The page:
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Gilbert has pioneered research into the mechanisms underlying visual perception and perceptual learning at the level of cortical circuits. To this end, he has studied the role of the brain’s visual cortex in analyzing images and in memory. His lab has explored how the circuitry of the brain and the interactions between neuronal ensembles contribute to visual perception.

The Gilbert lab studies the visual cortex, including a series of areas mediating object recognition and perceptual tasks. The job of the visual cortex is to take signals from the retina, group features belonging to objects, and determine their shapes. The lab investigates the mechanism by which this occurs at the level of cortical circuitry. Efforts to map this circuitry have led to a seminal contribution in the field: the discovery of an intricate network of long-range horizontal connections that mediate the assembly of contours and the parsing of visual scenes into objects and background. Using a combination of techniques, Gilbert has found close correspondence between the geometry of these connections, the functional properties of visual cortical neurons, and the perception of visual stimuli.

The lab also studies the way visual experience shapes the strategy by which the cortex analyzes sensory information, a process known as perceptual learning. The group has found that, even in adults, the visual cortex is capable of altering its functional properties and circuitry—a quality known as plasticity. These long-term changes aid in analyzing visual scenes as a result of normal experience and assist recovery from injury. For example, following a retinal lesion that initially silences parts of the visual cortex, the cortex gradually regains its ability to respond to visual stimuli. The lab is studying the synaptic and molecular mechanisms underlying experience-dependent changes in cortical circuits. Understanding adaptive changes in cortical function provides important insights into the mechanism of recovery after brain lesions and neurodegenerative disease, including macular degeneration.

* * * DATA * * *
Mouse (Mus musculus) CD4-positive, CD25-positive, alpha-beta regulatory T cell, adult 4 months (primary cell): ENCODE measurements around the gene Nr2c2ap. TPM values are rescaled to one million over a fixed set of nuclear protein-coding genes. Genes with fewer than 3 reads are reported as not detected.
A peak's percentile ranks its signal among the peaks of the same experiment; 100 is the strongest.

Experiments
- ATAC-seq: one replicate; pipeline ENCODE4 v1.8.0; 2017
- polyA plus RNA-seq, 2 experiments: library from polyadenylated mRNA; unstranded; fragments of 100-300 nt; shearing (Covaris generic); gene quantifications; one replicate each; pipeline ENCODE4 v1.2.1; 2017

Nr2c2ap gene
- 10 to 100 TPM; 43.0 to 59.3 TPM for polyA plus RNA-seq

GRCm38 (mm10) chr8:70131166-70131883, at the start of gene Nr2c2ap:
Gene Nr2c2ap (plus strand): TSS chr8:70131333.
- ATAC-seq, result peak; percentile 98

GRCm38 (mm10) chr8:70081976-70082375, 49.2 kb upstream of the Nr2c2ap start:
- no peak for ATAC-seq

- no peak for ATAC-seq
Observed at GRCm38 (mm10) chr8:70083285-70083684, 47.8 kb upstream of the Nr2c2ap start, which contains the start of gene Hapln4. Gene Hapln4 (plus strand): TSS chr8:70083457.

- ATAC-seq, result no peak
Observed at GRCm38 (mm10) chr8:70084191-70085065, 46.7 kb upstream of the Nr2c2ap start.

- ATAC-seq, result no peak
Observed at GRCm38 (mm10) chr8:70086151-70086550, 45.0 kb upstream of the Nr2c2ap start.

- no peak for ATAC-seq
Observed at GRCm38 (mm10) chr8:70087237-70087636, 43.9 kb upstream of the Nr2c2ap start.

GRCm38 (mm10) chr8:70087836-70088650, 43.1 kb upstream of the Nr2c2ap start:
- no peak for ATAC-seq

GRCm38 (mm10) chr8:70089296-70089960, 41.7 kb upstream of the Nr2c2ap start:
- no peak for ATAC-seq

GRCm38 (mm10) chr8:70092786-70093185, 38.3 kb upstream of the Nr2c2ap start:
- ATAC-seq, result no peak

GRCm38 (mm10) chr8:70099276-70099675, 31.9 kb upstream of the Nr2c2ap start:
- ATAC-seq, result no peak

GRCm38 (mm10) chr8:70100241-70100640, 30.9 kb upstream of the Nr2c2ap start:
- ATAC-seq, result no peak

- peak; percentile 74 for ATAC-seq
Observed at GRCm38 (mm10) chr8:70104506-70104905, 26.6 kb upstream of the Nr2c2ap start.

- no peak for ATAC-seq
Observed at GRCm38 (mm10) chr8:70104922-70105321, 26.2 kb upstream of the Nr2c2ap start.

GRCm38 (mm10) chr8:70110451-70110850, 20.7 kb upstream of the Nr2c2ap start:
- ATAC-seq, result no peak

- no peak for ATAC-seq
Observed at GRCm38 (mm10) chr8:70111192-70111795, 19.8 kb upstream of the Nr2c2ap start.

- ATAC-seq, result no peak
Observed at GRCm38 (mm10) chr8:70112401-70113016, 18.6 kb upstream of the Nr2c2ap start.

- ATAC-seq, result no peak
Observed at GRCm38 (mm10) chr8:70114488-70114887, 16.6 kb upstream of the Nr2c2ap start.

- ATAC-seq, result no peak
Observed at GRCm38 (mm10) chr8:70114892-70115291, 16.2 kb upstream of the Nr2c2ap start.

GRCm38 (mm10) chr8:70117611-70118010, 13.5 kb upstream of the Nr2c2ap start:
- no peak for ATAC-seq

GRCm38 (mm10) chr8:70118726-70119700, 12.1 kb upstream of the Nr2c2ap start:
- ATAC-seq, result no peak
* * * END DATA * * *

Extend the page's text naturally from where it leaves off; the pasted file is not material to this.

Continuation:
Research in the Gilbert lab suggests each cortical area is an adaptive processor that runs different programs according to the immediate demands of the perceptual task. Object recognition, for example, involves a countercurrent process of feedforward and feedback interactions. The top-down signal conveys information about attentional locus, perceptual task, and object expectation. These results have led to a novel view of cortical processing: Rather than having fixed functional properties, adult neurons are dynamically tuned, changing their specificities with sensory experience and behavioral context. This work is likely relevant to behavioral disorders such as schizophrenia and autism, which have been described as dysfunctions of top-down interactions. Based on these findings, Gilbert’s lab now uses computational models to link cortical circuits and the properties of neuronal ensembles to visual perception.

Gilbert and his colleagues use electrophysiology, imaging, and molecular approaches to understand the mechanisms of adult cortical plasticity. This research includes examining the contribution of different neuronal types and circuit components to experience-dependent changes, the circuitry and synaptic mechanisms underlying the dynamic changes in cortical cells in behaving animals, and using human psychophysics to explore the perceptual consequences of dynamic changes in cortical properties.

Gilbert is a faculty member in the David Rockefeller Graduate Program, and the Tri-Institutional M.D.-Ph.D. Program.